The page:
NASA spacecraft InSight, designed to burrow beneath the surface of Mars, successfully touched down on the red planet Monday after an almost seven-month, 300-million-mile (458-million-kilometer) journey from Earth.
The Interior Exploration using Seismic Investigations, Geodesy and Heat Transport, or InSight, will study the deep interior of Mars to know how all celestial bodies with rocky surfaces, including Earth and the Moon, formed.
InSight will be operating on the planet on a two-year mission — one Martian year, plus 40 Martian days, or sols — until November 24, 2020.
Launched from Vandenberg Air Force Base in California May 5, InSight touched down on Monday, November 26, near Mars’ equator on the western side of a flat, smooth expanse of lava called Elysium Planitia, with a signal affirming a completed landing sequence at approximately noon PST (3 pm EST), NASA said in a statement.
“Today, we successfully landed on Mars for the eighth time in human history,” said NASA Administrator Jim Bridenstine. “InSight will study the interior of Mars, and will teach us valuable science as we prepare to send astronauts to the Moon and later to Mars. This accomplishment represents the ingenuity of America and our international partners and it serves as a testament to the dedication and perseverance of our team. The best of NASA is yet to come, and it is coming soon.”
According to NASA, scientists will be able to track radio signals from the stationary spacecraft, which vary based on the wobble in Mars’ rotation.
The three-legged spacecraft landed on the Maritian surface after being slowed by a parachute and braking engines, the space agency said. Updates came in via radio signals that take more than 8 minutes to cover the distance between Mars and Earth.
InSight is being followed to Mars by NASA’s two small experimental Mars Cube One (MarCO), the first CubeSats sent into deep space. The CubeSats launched on the same rocket as InSight.
The landing signal was relayed to NASA’s Jet Propulsion Laboratory (JPL) in Pasadena, California, via one of these MarCO CubeSats. NASA says the twin MarCOs have successfully carried out a number of communications and in-flight navigation experiments, and are now set in position to receive transmissions during InSight’s entry, descent and landing.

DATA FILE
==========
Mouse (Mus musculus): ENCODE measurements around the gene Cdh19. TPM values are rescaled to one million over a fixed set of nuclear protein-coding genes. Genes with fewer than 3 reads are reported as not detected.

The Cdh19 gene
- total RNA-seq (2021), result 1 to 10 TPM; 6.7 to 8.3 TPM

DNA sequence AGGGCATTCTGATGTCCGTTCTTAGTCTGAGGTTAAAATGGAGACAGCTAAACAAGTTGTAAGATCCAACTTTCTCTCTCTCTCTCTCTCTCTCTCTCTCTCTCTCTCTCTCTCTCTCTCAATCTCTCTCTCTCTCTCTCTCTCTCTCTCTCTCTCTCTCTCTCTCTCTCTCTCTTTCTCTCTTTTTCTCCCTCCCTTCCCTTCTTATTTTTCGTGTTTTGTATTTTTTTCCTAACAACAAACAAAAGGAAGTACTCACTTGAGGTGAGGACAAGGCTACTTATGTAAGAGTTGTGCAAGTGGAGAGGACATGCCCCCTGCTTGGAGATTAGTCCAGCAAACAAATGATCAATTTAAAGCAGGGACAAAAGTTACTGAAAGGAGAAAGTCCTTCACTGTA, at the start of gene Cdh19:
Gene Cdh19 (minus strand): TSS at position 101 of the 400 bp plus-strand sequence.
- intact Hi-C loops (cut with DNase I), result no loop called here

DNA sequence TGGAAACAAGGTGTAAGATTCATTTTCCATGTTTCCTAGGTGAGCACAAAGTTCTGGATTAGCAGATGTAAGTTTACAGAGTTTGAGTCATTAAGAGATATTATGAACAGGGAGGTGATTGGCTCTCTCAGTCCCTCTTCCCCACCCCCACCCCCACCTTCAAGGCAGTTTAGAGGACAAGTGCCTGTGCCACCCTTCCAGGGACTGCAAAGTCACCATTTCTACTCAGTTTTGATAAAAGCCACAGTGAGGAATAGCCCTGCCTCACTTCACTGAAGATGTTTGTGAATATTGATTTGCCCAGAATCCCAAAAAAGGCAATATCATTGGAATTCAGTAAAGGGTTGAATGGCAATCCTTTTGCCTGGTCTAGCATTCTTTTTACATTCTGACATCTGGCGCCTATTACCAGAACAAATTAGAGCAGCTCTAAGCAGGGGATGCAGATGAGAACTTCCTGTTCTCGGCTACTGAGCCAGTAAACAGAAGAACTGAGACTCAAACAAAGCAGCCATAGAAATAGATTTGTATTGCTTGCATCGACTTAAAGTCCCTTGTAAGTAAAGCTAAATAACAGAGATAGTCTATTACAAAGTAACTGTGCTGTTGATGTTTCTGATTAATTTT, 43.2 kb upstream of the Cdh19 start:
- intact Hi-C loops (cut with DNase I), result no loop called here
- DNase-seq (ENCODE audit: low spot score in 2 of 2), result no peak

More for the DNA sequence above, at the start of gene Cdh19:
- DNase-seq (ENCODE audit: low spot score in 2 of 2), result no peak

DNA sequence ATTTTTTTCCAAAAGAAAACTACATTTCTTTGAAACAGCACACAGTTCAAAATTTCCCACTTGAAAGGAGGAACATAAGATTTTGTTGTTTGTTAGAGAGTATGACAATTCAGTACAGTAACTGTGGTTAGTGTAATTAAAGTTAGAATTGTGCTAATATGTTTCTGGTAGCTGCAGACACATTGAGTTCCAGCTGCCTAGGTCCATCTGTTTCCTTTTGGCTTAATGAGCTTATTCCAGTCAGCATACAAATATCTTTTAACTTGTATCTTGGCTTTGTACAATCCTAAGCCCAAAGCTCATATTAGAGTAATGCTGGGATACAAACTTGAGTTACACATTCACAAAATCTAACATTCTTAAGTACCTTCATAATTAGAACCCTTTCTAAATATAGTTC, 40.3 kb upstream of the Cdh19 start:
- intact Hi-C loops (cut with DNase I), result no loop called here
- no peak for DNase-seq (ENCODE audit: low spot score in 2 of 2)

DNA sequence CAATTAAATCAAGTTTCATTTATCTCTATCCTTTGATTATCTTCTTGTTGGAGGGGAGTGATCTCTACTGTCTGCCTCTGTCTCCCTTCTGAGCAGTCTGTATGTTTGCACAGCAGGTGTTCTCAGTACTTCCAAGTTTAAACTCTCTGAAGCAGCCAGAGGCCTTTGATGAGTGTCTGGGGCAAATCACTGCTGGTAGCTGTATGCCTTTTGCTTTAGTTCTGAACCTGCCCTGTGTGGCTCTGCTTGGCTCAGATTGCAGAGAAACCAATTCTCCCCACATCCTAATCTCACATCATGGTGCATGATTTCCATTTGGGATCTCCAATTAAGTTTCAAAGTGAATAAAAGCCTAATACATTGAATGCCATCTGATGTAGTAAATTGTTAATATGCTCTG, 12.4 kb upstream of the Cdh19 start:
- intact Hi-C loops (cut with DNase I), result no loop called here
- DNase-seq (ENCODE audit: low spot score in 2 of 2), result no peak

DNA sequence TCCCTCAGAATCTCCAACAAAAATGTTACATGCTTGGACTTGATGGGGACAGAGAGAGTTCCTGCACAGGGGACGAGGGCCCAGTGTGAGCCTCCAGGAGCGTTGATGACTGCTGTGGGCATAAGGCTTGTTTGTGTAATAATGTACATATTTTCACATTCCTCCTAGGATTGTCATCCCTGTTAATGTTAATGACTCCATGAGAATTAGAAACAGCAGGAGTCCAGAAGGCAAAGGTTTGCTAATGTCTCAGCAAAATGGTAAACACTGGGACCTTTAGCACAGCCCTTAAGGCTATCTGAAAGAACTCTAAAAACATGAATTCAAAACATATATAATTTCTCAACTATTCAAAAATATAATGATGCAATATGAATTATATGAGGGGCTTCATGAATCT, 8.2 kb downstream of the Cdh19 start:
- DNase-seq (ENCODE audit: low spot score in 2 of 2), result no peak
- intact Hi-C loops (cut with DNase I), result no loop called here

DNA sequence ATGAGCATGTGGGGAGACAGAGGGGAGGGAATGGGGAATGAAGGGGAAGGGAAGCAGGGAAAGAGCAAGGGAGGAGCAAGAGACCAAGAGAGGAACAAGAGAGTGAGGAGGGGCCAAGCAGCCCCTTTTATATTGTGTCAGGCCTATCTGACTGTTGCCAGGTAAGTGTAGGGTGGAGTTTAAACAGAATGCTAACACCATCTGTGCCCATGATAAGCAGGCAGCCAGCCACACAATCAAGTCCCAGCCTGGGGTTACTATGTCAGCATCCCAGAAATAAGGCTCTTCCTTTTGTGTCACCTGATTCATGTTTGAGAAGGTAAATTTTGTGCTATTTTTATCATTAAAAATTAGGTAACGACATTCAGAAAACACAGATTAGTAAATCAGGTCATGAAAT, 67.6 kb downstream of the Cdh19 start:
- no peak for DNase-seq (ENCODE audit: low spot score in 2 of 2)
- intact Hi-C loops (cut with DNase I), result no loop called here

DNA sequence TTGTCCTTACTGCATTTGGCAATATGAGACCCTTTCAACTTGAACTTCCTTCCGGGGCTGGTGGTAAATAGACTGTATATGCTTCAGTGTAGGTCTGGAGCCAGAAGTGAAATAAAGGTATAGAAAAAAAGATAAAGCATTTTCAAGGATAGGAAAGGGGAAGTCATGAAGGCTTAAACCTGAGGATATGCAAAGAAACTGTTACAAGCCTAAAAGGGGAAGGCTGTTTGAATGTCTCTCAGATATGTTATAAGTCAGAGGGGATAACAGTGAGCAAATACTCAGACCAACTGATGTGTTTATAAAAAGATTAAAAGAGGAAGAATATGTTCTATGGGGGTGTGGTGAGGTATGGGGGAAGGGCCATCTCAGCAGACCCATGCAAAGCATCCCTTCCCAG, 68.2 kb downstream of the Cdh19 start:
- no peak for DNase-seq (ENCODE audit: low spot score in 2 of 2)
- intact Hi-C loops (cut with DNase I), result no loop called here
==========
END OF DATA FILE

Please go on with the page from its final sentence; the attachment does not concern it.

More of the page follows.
“We hit the Martian atmosphere at 12,300 mph (19,800 kilometers per hour), and the whole sequence to touching down on the surface took only six-and-a-half minutes,” said InSight project manager Tom Hoffman at JPL. “During that short span of time, InSight had to autonomously perform dozens of operations and do them flawlessly — and by all indications that is exactly what our spacecraft did.”
Flight controllers at JPL jumped with joy screaming, clapping and laughing as the news came in.
“Touchdown confirmed!” announced one of them.
Viewings were held at museums, planetariums and libraries, as well as the Times Square in New York.
InSight will begin to collect science data within the first week after landing. “At least two days after touchdown, the engineering team will begin to deploy InSight’s 5.9-foot-long (1.8-meter-long) robotic arm so that it can take images of the landscape,” NASA said in the statement.
“Landing was thrilling, but I’m looking forward to the drilling,” said InSight principal investigator Bruce Banerdt of JPL. “When the first images come down, our engineering and science teams will hit the ground running, beginning to plan where to deploy our science instruments.”
Within two or three months, Banerdt said, the arm would deploy the mission’s main science instruments — the Seismic Experiment for Interior Structure (SEIS) and Heat Flow and Physical Properties Package (HP3) instruments.
“That’s one giant leap for our intrepid, briefcase-sized robotic explorers. I think CubeSats have a big future beyond Earth’s orbit, and the MarCO team is happy to trailblaze the way,” said Joel Krajewski, MarCO project manager at JPL.
InSight is part of NASA’s Discovery Program, managed by its Marshall Space Flight Center in Huntsville, Alabama.
NASA last landed on Mars in 2012 with the Curiosity rover.
This is NASA’s eighth landing on the red planet. In all, the space agency has made nine attempts since the 1976 Viking probes. All but one of the touchdowns have been successful.